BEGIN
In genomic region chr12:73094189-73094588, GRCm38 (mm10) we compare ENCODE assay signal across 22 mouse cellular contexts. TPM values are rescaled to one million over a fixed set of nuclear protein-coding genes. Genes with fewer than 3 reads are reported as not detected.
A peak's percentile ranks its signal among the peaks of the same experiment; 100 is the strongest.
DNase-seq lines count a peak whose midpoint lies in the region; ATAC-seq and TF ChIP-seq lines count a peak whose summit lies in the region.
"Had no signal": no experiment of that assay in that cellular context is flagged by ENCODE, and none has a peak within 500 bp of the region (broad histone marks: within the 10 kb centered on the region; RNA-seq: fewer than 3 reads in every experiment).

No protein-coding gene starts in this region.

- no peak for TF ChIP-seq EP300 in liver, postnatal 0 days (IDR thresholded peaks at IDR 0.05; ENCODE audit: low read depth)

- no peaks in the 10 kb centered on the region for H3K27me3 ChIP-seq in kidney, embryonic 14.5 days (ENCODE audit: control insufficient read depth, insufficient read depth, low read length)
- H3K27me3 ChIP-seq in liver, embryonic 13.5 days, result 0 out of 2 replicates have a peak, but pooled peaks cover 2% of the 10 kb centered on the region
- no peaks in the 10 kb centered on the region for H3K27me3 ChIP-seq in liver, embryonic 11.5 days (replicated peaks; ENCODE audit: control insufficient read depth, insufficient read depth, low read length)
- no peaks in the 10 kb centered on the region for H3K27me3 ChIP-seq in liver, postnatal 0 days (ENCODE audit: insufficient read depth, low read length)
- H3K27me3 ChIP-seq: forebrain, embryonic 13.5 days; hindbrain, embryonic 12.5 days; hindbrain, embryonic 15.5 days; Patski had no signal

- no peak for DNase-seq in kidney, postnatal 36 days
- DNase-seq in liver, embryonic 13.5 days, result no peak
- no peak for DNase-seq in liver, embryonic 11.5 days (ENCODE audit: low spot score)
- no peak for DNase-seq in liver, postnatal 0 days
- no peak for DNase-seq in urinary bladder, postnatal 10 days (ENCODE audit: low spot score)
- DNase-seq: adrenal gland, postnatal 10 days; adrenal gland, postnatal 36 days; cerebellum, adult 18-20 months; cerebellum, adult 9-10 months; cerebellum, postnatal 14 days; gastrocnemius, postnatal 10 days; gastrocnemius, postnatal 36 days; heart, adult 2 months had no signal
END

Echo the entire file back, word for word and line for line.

In genomic region chr12:73094189-73094588, GRCm38 (mm10) we compare ENCODE assay signal across 22 mouse cellular contexts. TPM values are rescaled to one million over a fixed set of nuclear protein-coding genes. Genes with fewer than 3 reads are reported as not detected.
A peak's percentile ranks its signal among the peaks of the same experiment; 100 is the strongest.
DNase-seq lines count a peak whose midpoint lies in the region; ATAC-seq and TF ChIP-seq lines count a peak whose summit lies in the region.
"Had no signal": no experiment of that assay in that cellular context is flagged by ENCODE, and none has a peak within 500 bp of the region (broad histone marks: within the 10 kb centered on the region; RNA-seq: fewer than 3 reads in every experiment).

No protein-coding gene starts in this region.

- no peak for TF ChIP-seq EP300 in liver, postnatal 0 days (IDR thresholded peaks at IDR 0.05; ENCODE audit: low read depth)

- no peaks in the 10 kb centered on the region for H3K27me3 ChIP-seq in kidney, embryonic 14.5 days (ENCODE audit: control insufficient read depth, insufficient read depth, low read length)
- H3K27me3 ChIP-seq in liver, embryonic 13.5 days, result 0 out of 2 replicates have a peak, but pooled peaks cover 2% of the 10 kb centered on the region
- no peaks in the 10 kb centered on the region for H3K27me3 ChIP-seq in liver, embryonic 11.5 days (replicated peaks; ENCODE audit: control insufficient read depth, insufficient read depth, low read length)
- no peaks in the 10 kb centered on the region for H3K27me3 ChIP-seq in liver, postnatal 0 days (ENCODE audit: insufficient read depth, low read length)
- H3K27me3 ChIP-seq: forebrain, embryonic 13.5 days; hindbrain, embryonic 12.5 days; hindbrain, embryonic 15.5 days; Patski had no signal

- no peak for DNase-seq in kidney, postnatal 36 days
- DNase-seq in liver, embryonic 13.5 days, result no peak
- no peak for DNase-seq in liver, embryonic 11.5 days (ENCODE audit: low spot score)
- no peak for DNase-seq in liver, postnatal 0 days
- no peak for DNase-seq in urinary bladder, postnatal 10 days (ENCODE audit: low spot score)
- DNase-seq: adrenal gland, postnatal 10 days; adrenal gland, postnatal 36 days; cerebellum, adult 18-20 months; cerebellum, adult 9-10 months; cerebellum, postnatal 14 days; gastrocnemius, postnatal 10 days; gastrocnemius, postnatal 36 days; heart, adult 2 months had no signal